See Fair Work Act ss.375A and 604
The following information is limited to providing general guidance for appeals against dismissal dispute ARBITRATION decisions.
For information about lodging an appeal, stay orders, appeals directions and the appeals process please refer to the Appeal proceedings practice note.
A person who is aggrieved by a decision made by the Fair Work Commission (other than a decision of a Full Bench or Expert Panel) may appeal the decision to the Full Bench with the permission of the Commission.
A decision of the Commission includes any decision of the Commission, however described.
However, a ‘decision of the Commission’ does not include the outcome of a process carried out:
The mere conduct of a conciliation conference does not constitute the making of a decision which can be subject to an appeal.
A person who is aggrieved by a decision made by the Full Bench or a Judicial Member such as the President may apply to the Federal Court for a judicial review.
A person who is aggrieved is generally a person who is affected by a decision or order of the Commission and who does not agree with the decision or order. The term can extend beyond people whose legal interests are affected by the decision in question to people with an interest in the decision beyond that of an ordinary member of the public, such as a union.
An appeal must be lodged with the Commission within 21 days after the date the decision being appealed was issued.
If an appeal is lodged late, an application can be made for an extension to the time limit.
In each appeal, a Full Bench of the Commission needs to determine 2 issues:
The general requirements relating to appeals are altered in the case of appeals against dismissal dispute arbitration decisions.
The Fair Work Act 2009 provides that the Commission must grant permission to appeal to the Full Bench if it is satisfied that it is in the public interest to do so. Permission to appeal a dismissal dispute arbitration decision must not be granted unless the Commission considers that it is in the public interest to do so.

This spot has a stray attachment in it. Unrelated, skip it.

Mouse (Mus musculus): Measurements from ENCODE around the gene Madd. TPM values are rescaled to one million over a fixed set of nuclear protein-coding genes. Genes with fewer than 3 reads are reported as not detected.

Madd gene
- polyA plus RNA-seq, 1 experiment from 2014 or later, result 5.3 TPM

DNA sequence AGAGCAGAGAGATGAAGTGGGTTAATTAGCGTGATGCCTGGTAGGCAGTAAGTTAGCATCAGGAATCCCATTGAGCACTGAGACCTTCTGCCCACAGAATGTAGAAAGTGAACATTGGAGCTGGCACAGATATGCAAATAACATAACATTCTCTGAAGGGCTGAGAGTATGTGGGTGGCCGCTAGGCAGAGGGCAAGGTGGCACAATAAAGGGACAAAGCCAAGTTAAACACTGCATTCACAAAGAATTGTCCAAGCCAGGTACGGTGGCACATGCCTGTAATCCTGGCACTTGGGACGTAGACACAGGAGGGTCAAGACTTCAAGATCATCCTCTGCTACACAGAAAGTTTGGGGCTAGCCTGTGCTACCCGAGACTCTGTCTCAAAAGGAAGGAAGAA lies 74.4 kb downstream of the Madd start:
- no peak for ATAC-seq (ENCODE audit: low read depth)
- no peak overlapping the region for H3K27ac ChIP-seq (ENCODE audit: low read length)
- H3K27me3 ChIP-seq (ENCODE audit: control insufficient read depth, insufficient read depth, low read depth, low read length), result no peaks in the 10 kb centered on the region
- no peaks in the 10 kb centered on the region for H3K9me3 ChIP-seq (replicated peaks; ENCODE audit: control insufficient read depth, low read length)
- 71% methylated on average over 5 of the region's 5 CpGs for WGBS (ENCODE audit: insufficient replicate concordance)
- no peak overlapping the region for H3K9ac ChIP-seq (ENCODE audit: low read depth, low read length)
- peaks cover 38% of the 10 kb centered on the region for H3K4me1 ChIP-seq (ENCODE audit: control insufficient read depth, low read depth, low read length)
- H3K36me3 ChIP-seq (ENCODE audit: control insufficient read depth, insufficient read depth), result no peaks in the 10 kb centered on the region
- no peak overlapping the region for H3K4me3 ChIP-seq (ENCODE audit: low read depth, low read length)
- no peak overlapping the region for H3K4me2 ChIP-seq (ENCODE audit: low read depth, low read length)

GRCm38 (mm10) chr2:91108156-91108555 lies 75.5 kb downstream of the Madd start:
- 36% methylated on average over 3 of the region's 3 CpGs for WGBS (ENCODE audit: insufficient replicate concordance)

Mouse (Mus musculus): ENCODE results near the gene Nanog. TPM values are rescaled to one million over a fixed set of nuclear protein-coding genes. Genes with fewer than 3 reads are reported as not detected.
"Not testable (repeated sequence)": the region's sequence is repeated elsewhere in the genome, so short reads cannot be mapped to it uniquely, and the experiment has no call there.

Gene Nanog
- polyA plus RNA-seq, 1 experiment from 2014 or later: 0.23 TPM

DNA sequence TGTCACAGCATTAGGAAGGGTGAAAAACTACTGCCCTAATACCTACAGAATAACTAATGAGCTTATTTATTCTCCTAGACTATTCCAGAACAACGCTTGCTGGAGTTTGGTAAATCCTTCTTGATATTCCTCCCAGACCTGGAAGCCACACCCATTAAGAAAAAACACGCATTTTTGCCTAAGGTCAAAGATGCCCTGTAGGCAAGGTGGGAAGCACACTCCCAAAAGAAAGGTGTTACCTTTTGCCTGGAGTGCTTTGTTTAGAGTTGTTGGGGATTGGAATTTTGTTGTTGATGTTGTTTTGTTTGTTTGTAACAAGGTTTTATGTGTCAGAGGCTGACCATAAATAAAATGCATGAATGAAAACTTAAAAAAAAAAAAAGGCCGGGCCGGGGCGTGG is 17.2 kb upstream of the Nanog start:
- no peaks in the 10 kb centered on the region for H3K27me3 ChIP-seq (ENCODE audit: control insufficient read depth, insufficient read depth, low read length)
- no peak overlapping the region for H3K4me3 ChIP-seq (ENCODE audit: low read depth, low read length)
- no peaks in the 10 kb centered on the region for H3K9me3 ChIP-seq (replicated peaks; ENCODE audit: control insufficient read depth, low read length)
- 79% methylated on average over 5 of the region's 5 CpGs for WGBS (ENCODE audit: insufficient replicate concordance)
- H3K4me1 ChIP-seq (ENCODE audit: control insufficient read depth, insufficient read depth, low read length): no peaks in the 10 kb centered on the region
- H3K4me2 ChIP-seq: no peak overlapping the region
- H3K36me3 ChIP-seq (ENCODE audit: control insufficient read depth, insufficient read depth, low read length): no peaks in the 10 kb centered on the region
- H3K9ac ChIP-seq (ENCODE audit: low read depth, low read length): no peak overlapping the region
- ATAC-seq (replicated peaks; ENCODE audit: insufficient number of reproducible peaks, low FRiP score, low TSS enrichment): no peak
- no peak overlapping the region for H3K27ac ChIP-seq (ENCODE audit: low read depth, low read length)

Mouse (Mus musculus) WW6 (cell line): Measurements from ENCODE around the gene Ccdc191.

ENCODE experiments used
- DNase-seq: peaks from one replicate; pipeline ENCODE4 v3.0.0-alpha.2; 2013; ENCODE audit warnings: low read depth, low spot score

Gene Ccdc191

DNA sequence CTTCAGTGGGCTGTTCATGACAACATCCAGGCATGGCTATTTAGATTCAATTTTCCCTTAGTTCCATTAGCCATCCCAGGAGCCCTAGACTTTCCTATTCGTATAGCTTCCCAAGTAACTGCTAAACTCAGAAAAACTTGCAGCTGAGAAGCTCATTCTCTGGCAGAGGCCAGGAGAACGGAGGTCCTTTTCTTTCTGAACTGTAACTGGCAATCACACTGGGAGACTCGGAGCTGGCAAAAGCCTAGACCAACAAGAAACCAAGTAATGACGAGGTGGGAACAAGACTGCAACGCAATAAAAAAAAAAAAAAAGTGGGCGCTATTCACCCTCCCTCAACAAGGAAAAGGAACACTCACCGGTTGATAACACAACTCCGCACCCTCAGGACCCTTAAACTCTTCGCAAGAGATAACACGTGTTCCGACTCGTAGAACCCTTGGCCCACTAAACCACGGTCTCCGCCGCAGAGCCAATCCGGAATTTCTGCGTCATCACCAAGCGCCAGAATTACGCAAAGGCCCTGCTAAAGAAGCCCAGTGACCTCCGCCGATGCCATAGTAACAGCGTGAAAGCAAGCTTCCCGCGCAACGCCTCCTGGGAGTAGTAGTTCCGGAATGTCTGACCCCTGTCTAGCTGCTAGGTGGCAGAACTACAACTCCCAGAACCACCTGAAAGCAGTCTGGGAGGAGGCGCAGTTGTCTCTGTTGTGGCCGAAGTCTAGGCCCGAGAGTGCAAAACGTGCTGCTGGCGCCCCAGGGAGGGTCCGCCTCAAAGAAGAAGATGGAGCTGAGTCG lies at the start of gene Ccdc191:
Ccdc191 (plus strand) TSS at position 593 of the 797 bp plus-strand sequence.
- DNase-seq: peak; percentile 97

If the alleged error in the original decision is an error of fact, then the person making the appeal must persuade the Full Bench that it is a significant error of fact.
The task of assessing whether the public interest test has been met is a discretionary one involving a broad value judgment.
Some considerations that the Commission may take into account in assessing whether there is a public interest element include:
The public interest test is not satisfied simply by the identification of error or a preference for a different result.
An error of law may be a jurisdictional error, which means an error concerning the Commission’s power to do something, or it may be a non-jurisdictional error concerning any question of law which arises for decision in a matter.
In cases involving an error of law, the Commission is concerned with the correctness of the conclusion reached in the original decision, not whether that conclusion was reasonably open.
In unfair dismissal cases, if the error that is alleged is an error of fact, then the appellant must demonstrate that it is a significant error of fact.
An error of fact can exist where the Commission makes a decision that is ‘contrary to the overwhelming weight of the evidence ...’
In considering whether there has been an error of fact, the Commission will consider whether the conclusion reached was reasonably open on the facts. If the conclusion was reasonably open on the facts, then the Full Bench cannot change or interfere with the original decision.
It is not enough to show that the Full Bench would have arrived at a different conclusion to that of the original decision-maker. The Full Bench may only intervene if it can be demonstrated that some error has been made in exercising the powers of the Commission.
 Fair Work Act s.604(1); Tokoda v Westpac Banking Corporation T/A Westpac  FWAFB 3995 .
 Fair Work Act s.598(1).
 Fair Work Act s.595(2).
 Judiciary Act 1903 (Cth) s.39B(1A)(c).
 Fair Work Commission Rules 2013 r 56(2)(a)‒(b).
 Fair Work Commission Rules 2013 r 56(2)(c).
 Fair Work Act s.604(2).
 Fair Work Act s.375A(1).
 Fair Work Act s.375A(2).
 Fair Work Act s.375A(2).